Saturday, June 23, 8:30 - 11:45 a.m. Denver Museum of Nature and Science Seven diverse alumni speakers will inspire you to explore your leadership, your purpose, and unique and surprising ways in which you can make your mark. Craig Heacock - The Psychedelic Revolution in Psychiatry Psychedelics are back and they are changing the way we treat mental illness. Psychiatric drugs typically dial down symptoms without changing the substrate of the illness-- these new psychedelic tools can offer the promise of transformation and even cure. Beth Skelton - Stumbling Into a New Leadership Style: Leading from Behind After Beth Skelton was scheduled to lead a class field trip to London, her co-leader, who knew London well, backed out of the trip just four weeks before departure. Beth had to create the conditions for the students to take a much more active role in the trip by empowering the students to take ownership and initiative. In the process, she fell into a new leadership style: leading from behind. Jeff Bauer - Creating a Difference: Career Transition from Health Care to Art and Music Knowing he could never quit working (retire), but tiring of the work he did for almost 50 years, 1965 scholar Jeff Bauer describes his purposeful transition from widely recognized health care expert to unknown artist and how the principles of creativity can help plan a major transition, at any stage of life. Veronica Fernandez-Diaz - Sin papeles. Sin Miedo. Sin papeles. Sin Miedo. Without papers. Without fear. Veronica, a 2015 scholar, shares the process of losing and finding herself alongside her undocumented familia, and how finding her own way of resistance motivates her life as a leader and advocate.  Mark Hess - If You Are a Lost Parent, Please Meet Your Child at the Service Desk at the Front of the Store Have you lost your child? No, not that one . . . the one inside of you. Have you kept the door open to the joy of being a kid, of living your passions, of following your heart? As a teacher of gifted children, Mark sees you--the Boettcher Scholar and the gifted adult--in his classroom and on the playground every day. Let's remember what it is like to play. Noha Kikhia - Why the World Doesn't Need More Changemakers In an increasingly connected world, we are more aware of social problems and their impact on communities across the world. Changemakers - individuals hellbent to solving those problems - have emerged and claim to be identifying new ways to solve these age-old problems. Yet aspiring to be a changemaker is not necessarily the best way to "make your mark." Dee Bradley Baker - Fan Conventions and the Human Need to Make the Fantastical Real Humans are creatures that love to create narratives, stories and mythologies that reach beyond our mundane existence. Through conventions, we can participate and live in them. The inclusive and collaboratively creative spirit of fan conventions points to a better world, and is a model for how we as humans should be directing much more of our time. Get your pass to all Signature Event activities here! This event is open to current and alumni scholars, significant others and adult family members....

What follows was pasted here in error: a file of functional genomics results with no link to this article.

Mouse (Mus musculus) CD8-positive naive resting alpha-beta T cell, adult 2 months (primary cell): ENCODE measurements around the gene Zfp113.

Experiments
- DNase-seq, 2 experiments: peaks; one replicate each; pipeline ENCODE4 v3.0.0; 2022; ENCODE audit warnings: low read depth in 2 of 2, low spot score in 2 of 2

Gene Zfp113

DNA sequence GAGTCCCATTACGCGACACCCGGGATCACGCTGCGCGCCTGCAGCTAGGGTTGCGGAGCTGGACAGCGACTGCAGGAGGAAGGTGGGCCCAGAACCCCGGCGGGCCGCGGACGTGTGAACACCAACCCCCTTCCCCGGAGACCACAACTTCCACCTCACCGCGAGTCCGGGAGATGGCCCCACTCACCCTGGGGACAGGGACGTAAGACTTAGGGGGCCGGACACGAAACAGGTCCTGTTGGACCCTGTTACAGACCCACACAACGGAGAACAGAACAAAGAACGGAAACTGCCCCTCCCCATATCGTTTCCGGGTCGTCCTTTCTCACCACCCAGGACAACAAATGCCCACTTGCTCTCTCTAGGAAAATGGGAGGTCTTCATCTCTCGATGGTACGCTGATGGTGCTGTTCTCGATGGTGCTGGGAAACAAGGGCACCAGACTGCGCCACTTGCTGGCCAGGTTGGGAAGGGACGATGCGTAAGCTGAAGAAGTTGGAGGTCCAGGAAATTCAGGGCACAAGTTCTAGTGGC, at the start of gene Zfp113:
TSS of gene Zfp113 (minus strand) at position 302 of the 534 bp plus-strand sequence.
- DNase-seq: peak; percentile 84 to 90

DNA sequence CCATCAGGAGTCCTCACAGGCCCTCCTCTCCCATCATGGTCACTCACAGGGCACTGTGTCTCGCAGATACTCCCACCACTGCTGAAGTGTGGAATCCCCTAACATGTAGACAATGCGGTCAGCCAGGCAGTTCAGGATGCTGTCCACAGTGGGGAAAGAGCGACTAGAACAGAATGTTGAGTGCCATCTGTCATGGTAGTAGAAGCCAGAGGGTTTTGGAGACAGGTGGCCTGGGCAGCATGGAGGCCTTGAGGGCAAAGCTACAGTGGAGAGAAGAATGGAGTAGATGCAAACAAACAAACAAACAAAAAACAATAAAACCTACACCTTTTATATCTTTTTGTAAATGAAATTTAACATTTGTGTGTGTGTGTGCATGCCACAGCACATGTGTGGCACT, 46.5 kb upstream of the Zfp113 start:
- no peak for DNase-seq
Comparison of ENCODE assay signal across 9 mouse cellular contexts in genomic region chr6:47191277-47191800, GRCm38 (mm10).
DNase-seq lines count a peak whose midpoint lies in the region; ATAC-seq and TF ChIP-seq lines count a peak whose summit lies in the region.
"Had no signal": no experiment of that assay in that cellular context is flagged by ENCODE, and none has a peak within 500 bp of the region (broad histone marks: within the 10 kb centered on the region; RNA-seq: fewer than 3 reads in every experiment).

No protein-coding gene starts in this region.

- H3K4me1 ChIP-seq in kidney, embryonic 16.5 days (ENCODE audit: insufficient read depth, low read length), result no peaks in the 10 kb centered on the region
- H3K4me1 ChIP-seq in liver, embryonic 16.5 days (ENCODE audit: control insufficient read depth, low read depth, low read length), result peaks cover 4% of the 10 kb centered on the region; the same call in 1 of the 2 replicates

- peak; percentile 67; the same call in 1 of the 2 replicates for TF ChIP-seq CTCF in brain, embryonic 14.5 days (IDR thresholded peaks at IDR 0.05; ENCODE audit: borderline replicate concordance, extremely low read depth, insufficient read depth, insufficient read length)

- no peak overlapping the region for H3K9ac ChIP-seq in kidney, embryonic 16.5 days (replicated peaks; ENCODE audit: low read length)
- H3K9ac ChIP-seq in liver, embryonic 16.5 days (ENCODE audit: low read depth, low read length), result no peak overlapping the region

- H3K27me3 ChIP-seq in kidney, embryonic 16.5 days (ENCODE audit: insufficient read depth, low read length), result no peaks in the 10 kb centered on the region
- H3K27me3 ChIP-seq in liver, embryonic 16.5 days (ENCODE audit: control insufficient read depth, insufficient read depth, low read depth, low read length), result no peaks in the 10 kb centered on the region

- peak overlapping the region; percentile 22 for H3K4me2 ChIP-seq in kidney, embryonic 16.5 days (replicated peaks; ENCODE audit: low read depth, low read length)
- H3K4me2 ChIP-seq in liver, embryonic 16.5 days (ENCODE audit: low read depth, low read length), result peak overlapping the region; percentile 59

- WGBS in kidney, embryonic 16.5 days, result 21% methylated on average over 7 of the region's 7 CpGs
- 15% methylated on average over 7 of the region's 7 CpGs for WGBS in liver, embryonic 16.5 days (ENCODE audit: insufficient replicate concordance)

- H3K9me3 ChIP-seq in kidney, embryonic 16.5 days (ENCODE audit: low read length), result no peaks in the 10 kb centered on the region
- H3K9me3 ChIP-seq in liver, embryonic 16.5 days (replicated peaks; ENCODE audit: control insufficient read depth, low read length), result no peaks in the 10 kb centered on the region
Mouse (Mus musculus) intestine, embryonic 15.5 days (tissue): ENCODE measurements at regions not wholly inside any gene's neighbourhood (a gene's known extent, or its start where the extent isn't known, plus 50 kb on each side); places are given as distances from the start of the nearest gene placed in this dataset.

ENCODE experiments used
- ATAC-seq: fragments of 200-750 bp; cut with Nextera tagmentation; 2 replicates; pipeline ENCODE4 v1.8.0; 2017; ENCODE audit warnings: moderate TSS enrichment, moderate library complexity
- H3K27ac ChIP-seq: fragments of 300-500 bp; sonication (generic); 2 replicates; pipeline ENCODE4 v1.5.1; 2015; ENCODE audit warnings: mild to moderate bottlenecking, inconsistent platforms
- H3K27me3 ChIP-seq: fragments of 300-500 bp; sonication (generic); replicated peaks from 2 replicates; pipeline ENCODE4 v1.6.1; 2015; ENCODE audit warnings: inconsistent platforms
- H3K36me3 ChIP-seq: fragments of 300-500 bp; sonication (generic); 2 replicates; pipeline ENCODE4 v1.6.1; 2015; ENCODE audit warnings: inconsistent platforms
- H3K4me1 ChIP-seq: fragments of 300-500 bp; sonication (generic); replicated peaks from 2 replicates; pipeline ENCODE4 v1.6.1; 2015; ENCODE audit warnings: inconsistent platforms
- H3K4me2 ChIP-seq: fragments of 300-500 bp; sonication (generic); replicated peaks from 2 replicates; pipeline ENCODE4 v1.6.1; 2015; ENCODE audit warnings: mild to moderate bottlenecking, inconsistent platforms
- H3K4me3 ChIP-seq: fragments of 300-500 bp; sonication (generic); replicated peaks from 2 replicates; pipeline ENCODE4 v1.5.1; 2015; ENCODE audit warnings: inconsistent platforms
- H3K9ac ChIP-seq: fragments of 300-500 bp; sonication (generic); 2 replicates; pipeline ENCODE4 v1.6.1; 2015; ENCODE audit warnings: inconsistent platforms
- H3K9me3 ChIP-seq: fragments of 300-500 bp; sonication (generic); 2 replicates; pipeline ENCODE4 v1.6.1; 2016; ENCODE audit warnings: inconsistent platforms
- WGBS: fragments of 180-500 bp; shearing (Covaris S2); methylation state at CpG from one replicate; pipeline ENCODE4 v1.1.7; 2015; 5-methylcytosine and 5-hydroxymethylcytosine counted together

By Gergana Kostadinova Boettcher Scholars have undeniably left their mark throughout the state of Colorado and the United States. Some, like Ambassador Arnold Chacón, have also left a global footprint through their public service. On March 12, scholars had the opportunity to dine with Ambassador Chacón in Denver and learn about his career as a U.S. diplomat while discussing opportunities in the U.S. Foreign Service. Ambassador Chacón was in Denver to assist the foundation with scholarship interviews. He is a 1974 Boettcher Scholar from Denver North High School and graduated from the University of Colorado, Boulder with a B.A. in international relations and affairs. Ambassador Chacón’s impressive career has taken him around the world. Currently, he is the Diplomat in Residence at Duke University. Immediately prior, Ambassador Chacón was the Director General and Director of Human Resources of the Foreign Service (2014-2017). He earned his title as the Ambassador to Guatemala (2011-2014) and also served as Deputy Chief of Mission at the Embassy in Madrid (2008-2011). Throughout his career, he was posted at U.S. embassies in Ecuador, Peru, Chile, Italy, Mexico, and Honduras, in addition to being part of the U.S. Mission to the United Nations in New York. In his current role as a Diplomat in Residence, Ambassador Chacón is responsible for recruiting individuals interested in internships, fellowship, and careers in the Foreign Service and had a captive audience of Boettcher Scholars who shared their personal stories of recent and anticipated engagements abroad. Some of the Scholars in attendance are actively pursuing roles with the State Department. No doubt, these impressive scholars may one day rise to the rank of ambassador themselves....